Angry Angles: S/T 12"

Angry Angles: S/T 12"

Tags: · compilations · garage · indie · raw · recommended · reissues
Goner Records
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This 17-song collection comprises the complete studio recordings (including five unreleased tracks) of Angry Angles, the Jay “Reatard” Lindsey and Alix Brown project that came together shortly after the mid-2005 demise of the former’s long-running primary endeavor, The Lost Sounds. The sheer immensity of Lindsey’s musical discography relative to the artist’s demise in January of 2010 at the age of 29 is an undeniably impressive attribute of his legacy. But unlike other artists with massively prolific output, Lindsey’s militantly self-imposed standard of quality control assured this project was not simply a prolonged demo or practice session for what came next—his landmark solo debut Blood Visions.

Sure, extraneous live documents reveal a handful of set items that turned up on that album, and there’s more than a passing riff among the songs collected here that did the same. Ms. Brown herself even appeared on that album’s “I See You Standing There” and “We Who Wait.” But Blood Visions didn’t really “come next” at all. Angry Angles’ musical demise, at some point during the latter half of 2006, was a direct result of Brown and Lindsey’s demise romantically. In fact, the release of Blood Visions in October of 2006 was to be followed closely by a proper studio full-length by Angry Angles, with the latter receiving heavier promotion.

And unlike much of the man’s discography, this was not “The Jay Show” all the way. Brown wrote three of these tracks: the amazing “Apparent – Transparent” as well as no-slouches “In My Room” and “You Call It Love,” the latter of which originally closed out the Angles’ debut 7-inch EP. The band’s songs are guitar-based noise-pop / punk (not “pop punk”) certainly informed by the garage-rock / punk landscape that Lindsey was constantly and effortlessly schooling. There are outside influences (post-punk…whatever the hell that means, really) but “the hook” is the biggest concern at the end of the day.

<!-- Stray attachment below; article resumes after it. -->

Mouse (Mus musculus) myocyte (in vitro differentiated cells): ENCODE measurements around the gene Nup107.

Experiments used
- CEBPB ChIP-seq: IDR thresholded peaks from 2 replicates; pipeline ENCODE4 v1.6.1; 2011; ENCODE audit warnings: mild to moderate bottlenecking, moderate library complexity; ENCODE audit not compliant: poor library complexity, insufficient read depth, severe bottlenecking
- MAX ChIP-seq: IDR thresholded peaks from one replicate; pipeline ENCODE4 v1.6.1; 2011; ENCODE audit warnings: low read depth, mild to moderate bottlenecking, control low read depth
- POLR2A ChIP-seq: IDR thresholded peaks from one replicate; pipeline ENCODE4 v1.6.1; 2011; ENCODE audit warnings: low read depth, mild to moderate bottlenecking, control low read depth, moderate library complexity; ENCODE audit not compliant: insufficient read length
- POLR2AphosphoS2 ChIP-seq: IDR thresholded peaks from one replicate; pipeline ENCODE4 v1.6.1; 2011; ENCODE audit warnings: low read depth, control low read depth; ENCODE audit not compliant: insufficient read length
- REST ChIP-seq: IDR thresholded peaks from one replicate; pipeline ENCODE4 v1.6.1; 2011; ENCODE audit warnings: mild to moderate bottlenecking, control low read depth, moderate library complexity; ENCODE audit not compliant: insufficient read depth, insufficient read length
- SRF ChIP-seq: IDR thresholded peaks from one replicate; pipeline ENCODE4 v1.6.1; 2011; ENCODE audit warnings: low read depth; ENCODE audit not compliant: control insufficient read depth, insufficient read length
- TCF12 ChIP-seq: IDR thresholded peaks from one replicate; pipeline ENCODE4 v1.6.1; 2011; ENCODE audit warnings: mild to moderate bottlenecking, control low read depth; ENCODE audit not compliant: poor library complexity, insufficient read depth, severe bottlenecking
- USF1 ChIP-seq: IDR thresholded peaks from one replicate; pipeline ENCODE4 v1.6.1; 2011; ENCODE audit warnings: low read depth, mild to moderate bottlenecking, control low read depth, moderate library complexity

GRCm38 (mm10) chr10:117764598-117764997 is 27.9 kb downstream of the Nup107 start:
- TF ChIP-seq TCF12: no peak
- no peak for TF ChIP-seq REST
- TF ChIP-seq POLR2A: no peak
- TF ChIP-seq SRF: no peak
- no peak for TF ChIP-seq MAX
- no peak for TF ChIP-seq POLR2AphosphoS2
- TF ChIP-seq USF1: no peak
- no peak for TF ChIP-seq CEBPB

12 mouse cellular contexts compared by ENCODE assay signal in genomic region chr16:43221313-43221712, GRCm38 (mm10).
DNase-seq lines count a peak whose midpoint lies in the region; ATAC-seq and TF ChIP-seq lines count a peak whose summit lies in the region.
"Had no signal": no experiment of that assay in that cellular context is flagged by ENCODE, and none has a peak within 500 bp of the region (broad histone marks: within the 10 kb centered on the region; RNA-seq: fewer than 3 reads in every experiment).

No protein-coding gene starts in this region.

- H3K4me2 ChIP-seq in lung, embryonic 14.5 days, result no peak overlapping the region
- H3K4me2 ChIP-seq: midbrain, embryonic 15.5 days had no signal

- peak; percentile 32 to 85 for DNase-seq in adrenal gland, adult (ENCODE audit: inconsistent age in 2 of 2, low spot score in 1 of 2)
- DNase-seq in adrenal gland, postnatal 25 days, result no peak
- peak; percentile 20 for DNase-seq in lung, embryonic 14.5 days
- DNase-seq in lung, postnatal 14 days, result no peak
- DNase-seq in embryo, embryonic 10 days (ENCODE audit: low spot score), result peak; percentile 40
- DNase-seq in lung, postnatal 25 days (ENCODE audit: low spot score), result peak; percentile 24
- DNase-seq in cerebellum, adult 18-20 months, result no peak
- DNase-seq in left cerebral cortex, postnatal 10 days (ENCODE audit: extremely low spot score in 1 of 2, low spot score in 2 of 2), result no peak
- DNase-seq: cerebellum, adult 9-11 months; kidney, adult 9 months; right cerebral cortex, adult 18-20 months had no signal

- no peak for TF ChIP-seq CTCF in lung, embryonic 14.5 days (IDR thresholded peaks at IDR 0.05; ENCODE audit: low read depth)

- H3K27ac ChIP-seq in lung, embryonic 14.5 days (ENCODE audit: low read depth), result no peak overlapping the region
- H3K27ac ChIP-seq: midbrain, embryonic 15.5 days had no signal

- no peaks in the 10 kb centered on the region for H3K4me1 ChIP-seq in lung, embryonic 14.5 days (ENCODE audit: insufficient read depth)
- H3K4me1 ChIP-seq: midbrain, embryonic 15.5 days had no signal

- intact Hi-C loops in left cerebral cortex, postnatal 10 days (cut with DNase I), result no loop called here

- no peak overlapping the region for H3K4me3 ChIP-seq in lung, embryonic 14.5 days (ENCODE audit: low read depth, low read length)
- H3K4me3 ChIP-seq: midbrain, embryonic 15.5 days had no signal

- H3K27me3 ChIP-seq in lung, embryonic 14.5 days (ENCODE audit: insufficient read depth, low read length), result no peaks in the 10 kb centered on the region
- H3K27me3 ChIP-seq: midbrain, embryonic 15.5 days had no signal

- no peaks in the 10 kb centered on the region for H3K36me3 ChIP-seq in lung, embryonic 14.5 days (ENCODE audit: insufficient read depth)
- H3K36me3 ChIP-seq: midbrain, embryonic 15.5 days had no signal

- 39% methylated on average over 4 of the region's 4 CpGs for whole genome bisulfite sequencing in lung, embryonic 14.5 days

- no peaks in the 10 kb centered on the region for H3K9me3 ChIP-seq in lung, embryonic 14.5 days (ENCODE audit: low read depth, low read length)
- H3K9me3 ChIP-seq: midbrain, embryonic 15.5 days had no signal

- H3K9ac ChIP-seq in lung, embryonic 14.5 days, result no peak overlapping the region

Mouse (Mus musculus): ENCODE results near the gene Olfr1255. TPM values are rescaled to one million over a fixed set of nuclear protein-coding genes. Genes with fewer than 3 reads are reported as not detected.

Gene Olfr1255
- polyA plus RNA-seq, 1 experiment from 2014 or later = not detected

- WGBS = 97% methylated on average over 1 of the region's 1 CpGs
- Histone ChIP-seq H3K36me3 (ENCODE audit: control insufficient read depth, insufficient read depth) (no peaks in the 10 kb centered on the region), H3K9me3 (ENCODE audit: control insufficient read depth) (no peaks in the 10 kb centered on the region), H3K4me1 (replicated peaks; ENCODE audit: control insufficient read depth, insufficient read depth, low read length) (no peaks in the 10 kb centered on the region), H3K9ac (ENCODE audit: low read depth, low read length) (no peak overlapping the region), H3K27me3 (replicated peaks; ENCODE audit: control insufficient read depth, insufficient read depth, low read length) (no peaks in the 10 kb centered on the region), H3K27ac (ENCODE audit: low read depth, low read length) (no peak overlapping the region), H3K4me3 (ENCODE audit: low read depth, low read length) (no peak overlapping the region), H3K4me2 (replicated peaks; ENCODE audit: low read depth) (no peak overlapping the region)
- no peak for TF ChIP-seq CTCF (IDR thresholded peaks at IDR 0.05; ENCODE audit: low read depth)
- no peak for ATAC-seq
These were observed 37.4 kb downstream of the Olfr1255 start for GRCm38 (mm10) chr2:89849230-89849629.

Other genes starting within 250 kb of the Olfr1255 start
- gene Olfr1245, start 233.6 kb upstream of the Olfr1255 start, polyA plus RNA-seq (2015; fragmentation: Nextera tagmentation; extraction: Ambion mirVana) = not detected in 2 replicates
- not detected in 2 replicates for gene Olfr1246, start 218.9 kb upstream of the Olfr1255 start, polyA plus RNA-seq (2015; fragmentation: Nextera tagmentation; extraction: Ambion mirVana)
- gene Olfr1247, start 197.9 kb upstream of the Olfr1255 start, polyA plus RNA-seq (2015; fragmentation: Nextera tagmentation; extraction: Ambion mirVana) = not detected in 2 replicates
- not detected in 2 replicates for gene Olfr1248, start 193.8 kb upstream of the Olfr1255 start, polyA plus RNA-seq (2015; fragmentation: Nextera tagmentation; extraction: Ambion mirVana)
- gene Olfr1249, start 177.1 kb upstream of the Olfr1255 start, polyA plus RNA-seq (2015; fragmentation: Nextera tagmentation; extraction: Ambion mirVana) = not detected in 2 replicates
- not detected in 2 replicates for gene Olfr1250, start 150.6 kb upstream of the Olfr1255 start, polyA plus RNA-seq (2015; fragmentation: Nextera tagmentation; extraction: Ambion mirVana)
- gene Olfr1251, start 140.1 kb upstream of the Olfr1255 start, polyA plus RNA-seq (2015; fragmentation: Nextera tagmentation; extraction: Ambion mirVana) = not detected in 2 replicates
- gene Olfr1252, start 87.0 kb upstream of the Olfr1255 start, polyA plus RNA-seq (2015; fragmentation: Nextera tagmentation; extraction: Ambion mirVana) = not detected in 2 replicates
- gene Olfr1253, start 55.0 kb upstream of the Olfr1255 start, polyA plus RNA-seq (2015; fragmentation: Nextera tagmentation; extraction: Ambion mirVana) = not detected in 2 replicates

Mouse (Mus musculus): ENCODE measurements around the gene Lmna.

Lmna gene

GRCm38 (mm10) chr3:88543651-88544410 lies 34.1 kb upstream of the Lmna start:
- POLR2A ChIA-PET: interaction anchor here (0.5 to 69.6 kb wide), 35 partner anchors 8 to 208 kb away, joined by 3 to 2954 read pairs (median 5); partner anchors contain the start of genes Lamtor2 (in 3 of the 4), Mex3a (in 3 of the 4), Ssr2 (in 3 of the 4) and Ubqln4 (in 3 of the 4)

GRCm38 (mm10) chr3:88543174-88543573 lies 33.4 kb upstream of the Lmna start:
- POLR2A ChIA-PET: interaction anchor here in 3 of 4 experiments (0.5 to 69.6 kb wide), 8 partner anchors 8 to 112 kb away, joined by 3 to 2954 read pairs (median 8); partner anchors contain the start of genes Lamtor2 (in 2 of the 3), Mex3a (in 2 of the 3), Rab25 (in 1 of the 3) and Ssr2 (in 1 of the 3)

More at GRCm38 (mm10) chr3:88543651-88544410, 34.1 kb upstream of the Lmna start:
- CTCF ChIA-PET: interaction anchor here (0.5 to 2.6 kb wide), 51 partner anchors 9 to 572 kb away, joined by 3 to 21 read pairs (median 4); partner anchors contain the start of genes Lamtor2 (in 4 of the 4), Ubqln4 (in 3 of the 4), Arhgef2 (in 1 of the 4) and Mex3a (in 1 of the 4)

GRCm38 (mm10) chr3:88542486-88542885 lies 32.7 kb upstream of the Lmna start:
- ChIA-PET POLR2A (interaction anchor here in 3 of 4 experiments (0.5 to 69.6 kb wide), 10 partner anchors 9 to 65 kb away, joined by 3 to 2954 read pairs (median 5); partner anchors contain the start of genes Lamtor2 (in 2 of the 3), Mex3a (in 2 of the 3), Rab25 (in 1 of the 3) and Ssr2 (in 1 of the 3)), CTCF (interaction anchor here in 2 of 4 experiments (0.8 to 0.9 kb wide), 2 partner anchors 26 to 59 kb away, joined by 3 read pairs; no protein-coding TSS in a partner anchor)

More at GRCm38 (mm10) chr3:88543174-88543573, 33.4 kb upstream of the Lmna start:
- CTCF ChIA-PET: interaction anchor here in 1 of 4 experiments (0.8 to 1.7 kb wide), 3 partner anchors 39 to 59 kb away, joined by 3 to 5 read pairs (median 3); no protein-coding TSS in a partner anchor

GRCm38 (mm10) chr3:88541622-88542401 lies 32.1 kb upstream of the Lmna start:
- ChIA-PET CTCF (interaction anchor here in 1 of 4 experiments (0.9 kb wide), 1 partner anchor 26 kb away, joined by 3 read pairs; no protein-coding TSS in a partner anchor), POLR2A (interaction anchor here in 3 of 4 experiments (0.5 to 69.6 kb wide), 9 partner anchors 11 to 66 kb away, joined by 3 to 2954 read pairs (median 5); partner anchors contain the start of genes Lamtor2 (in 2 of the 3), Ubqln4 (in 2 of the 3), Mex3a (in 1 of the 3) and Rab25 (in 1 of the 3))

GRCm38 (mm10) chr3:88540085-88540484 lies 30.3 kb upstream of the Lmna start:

This Angry Angles retrospective is the result of nine months of work by the involved parties of Goner Records; co-founder and handler of the band’s visual presentation, Alix Brown; Adam Shore, Lindsey’s manager / archivist in life and beyond; tour and sometimes studio drummer, Ryan Rousseau, then of Tokyo Electron and then and now the man responsible for the almighty Destruction Unit.

Our take: Angry Angles are a band I've always been really curious about, but their material remained so inaccessible that I literally couldn't find it. In fact, I vividly remember searching Soulseek for their music and I don't think I used that service after like 2005 at the latest. Anyway, my search only turned up a few scattered tracks, so my search for "Jay Reatard's band when he was completely obsessed with Wire" was pretty much fruitless. With only a handful of 7" sides to their credit I was worried that this LP would feel like it was scraping the bottom of the barrel, but it actually functions fairly cohesively as a full-length release. You can tell that Jay was finding his pop sweet tooth here. Though he's always been able to write a catchy song, lots of these songs are overtly poppy in a way that no Reatards stuff ever was. While he would eventually clearly get into the super poppy kiwi sound on his final recordings, Angry Angles finds him at a very interesting place, not yet having fully lived down his past as the most aggressive musician in garage rock, starting to come to terms with his budding ability to craft great pop songs, but also clearly obsessed with the minimal, angular sound of early post-punk groups like Wire. Definitely way more than a "fans only" thing, this album absolutely rules, and if you like Jay Reatard's solo work (who doesn't?) you absolutely need these songs, and this LP is even better than having the original singles in my book. The only thing that keeps it from feeling like "the great lost Jay Reatard album" is that the track listing is padded out with two covers (by Wire and Devo), though they're both well-done and were probably essential for explaining to Reatards fans of the time where Angry Angles was coming from. Anyway, I had low-to-moderate expectations going into this, but I have to say it's blown me away and has definitely spent a TON of time on the shop turntable for the past few weeks.